The BFFPA is an opportunity to re-localize production and waste management, circularize the economy, and reimagine technological progress and economic solutions. As the BFFPA enters national debate, legislators and advocates should be clear to adjust definitions of “single use” to avoid bans on compostable or marine safe PHA-based materials while incentivizing the development of PHA production facilities. As the U.S. develops a green recovery plan, these nuances will be critical for the emerging domestic biomaterials industry. Companies in the PHA materials space are developing circular economies of scale that address landfilling, waste generation, and greenhouse gas emissions. By eradicating petroleum-based plastic from our supply chains, our communities, and the environment, the BFFPA can set the U.S. on the right path to a healthier, more sustainable economic recovery.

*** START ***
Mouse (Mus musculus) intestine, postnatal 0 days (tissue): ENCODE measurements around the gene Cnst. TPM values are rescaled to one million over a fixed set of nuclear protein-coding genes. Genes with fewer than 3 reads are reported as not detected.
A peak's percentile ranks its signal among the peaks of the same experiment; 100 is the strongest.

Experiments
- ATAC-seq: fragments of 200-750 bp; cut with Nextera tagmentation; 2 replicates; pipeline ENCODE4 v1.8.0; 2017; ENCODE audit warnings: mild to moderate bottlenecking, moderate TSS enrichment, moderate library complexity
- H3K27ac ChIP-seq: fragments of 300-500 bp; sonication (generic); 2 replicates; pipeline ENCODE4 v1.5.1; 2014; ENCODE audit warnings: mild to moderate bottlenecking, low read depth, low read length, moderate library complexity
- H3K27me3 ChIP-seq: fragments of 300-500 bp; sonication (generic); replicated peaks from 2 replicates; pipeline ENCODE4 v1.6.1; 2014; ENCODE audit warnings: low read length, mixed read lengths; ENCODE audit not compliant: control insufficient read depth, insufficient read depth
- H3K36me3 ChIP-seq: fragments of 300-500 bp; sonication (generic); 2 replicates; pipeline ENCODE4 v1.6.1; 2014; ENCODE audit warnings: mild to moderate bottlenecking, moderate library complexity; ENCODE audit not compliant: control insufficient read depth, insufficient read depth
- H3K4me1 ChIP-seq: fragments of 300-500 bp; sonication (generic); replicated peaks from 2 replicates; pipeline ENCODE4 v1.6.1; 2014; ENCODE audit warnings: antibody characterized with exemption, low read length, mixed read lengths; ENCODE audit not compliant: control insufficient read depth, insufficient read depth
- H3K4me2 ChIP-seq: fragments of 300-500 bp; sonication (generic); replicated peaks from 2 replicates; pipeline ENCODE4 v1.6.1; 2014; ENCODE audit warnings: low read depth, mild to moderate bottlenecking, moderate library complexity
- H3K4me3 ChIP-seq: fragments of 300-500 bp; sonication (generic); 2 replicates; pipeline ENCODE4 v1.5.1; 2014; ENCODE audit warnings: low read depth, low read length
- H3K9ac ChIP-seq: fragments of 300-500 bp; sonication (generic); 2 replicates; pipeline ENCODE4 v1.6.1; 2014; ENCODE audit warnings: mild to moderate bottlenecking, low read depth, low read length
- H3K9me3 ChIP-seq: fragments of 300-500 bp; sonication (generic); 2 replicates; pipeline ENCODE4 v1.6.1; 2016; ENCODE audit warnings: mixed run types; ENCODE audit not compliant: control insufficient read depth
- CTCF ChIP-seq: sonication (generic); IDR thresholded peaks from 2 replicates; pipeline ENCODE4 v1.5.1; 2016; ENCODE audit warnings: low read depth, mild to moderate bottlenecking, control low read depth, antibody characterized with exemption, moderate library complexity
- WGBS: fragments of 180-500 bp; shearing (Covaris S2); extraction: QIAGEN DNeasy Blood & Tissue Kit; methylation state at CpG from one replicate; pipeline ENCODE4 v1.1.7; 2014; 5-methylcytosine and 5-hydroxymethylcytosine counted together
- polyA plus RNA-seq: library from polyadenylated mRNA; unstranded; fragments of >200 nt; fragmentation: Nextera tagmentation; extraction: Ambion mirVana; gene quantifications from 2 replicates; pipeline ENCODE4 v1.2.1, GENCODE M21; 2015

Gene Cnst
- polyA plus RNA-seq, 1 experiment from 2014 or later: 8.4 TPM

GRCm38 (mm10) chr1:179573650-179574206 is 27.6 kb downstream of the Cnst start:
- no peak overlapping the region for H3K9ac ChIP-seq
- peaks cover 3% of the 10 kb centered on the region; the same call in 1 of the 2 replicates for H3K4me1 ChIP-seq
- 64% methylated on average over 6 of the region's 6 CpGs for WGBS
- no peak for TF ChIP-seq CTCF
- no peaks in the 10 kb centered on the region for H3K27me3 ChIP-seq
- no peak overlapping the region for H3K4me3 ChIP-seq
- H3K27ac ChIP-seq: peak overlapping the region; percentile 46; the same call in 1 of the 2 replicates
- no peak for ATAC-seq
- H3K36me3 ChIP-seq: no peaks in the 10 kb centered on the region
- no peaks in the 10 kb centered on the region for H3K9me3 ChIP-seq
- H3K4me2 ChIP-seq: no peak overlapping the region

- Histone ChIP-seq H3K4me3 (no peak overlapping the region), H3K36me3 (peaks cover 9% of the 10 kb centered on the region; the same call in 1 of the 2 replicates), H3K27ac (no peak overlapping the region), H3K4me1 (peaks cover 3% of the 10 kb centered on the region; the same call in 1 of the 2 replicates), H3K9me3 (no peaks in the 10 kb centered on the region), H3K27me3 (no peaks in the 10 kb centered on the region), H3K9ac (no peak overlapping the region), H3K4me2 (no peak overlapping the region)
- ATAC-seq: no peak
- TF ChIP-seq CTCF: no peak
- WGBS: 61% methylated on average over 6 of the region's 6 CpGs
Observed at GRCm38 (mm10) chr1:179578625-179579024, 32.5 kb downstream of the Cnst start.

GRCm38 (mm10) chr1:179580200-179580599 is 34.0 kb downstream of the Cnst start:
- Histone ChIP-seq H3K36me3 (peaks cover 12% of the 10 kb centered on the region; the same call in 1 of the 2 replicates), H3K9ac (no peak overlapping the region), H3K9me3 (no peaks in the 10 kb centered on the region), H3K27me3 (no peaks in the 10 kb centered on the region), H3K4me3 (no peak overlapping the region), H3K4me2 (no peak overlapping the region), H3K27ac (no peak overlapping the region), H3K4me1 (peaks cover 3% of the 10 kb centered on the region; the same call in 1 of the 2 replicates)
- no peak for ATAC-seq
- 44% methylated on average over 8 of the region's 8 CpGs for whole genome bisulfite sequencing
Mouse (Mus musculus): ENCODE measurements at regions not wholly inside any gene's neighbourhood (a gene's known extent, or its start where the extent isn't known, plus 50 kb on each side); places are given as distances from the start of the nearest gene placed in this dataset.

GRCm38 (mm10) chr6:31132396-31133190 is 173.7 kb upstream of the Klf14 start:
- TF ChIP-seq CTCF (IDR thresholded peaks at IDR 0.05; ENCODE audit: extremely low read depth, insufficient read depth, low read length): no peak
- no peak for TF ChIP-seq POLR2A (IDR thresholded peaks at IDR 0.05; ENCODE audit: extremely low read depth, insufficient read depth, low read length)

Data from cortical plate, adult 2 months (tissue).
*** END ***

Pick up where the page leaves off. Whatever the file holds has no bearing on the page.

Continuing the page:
Delaine Mayer is a member of the New York University SPS Energy, Climate Justice and Sustainability Lab Advisory Board.